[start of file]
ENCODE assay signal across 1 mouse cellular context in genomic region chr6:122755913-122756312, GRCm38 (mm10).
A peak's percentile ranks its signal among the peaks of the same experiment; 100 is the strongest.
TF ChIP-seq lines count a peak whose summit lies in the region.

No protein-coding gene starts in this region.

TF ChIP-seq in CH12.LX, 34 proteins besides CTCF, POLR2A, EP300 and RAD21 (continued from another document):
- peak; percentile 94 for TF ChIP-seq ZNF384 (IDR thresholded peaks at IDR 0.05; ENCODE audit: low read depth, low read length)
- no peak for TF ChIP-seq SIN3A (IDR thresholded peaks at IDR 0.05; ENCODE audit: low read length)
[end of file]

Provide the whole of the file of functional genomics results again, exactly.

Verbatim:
ENCODE assay signal across 1 mouse cellular context in genomic region chr6:122755913-122756312, GRCm38 (mm10).
A peak's percentile ranks its signal among the peaks of the same experiment; 100 is the strongest.
TF ChIP-seq lines count a peak whose summit lies in the region.

No protein-coding gene starts in this region.

TF ChIP-seq in CH12.LX, 34 proteins besides CTCF, POLR2A, EP300 and RAD21 (continued from another document):
- peak; percentile 94 for TF ChIP-seq ZNF384 (IDR thresholded peaks at IDR 0.05; ENCODE audit: low read depth, low read length)
- no peak for TF ChIP-seq SIN3A (IDR thresholded peaks at IDR 0.05; ENCODE audit: low read length)